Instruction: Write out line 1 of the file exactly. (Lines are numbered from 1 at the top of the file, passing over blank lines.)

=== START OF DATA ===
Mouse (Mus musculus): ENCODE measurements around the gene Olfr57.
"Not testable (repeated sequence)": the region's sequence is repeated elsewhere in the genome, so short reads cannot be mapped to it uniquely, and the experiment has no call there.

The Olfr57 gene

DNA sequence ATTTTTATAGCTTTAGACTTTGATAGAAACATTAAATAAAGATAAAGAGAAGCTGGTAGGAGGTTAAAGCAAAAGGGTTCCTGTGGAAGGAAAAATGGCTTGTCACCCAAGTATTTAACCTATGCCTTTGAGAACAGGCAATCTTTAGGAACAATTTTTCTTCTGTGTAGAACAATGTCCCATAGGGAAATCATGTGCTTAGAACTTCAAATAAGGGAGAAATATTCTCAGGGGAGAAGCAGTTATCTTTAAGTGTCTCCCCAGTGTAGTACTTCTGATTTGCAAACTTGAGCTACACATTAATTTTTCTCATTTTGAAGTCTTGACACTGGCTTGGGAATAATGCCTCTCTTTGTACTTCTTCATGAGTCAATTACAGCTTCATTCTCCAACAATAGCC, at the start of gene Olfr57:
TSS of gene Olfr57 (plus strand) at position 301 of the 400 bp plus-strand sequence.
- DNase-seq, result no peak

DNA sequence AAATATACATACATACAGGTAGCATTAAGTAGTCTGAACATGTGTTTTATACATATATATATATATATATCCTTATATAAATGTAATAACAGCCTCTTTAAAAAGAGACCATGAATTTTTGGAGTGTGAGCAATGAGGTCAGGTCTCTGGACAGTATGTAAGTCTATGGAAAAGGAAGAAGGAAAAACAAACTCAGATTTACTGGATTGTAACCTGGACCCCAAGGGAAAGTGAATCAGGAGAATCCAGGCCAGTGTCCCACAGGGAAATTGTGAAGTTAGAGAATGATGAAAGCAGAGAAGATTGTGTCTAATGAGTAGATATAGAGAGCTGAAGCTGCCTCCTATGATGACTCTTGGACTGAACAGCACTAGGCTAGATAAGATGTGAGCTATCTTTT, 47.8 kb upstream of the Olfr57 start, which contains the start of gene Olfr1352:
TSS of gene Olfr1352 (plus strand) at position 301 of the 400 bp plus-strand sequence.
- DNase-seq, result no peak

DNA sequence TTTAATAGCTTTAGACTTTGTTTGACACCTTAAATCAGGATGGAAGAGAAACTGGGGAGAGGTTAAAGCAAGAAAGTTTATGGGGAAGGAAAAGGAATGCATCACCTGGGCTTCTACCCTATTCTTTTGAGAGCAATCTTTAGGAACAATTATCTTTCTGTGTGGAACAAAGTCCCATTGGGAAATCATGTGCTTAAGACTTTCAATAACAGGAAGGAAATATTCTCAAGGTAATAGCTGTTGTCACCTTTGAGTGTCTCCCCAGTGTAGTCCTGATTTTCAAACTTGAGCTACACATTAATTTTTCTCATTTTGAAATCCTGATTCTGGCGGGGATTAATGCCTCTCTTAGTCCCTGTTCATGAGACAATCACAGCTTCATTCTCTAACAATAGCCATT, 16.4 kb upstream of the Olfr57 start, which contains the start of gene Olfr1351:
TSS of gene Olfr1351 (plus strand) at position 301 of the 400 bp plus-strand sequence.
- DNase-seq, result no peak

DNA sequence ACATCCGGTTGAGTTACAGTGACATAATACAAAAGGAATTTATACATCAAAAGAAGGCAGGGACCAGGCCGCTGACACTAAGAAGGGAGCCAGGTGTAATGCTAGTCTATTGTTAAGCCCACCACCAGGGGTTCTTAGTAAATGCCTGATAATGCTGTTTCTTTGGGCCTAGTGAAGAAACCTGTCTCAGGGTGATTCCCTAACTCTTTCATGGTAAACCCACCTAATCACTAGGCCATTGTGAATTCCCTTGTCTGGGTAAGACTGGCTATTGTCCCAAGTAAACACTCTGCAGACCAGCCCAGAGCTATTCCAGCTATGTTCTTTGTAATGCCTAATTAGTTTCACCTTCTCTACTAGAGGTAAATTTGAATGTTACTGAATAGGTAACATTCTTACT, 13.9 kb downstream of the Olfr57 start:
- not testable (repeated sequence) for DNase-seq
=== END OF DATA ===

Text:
Mouse (Mus musculus): ENCODE measurements around the gene Olfr57.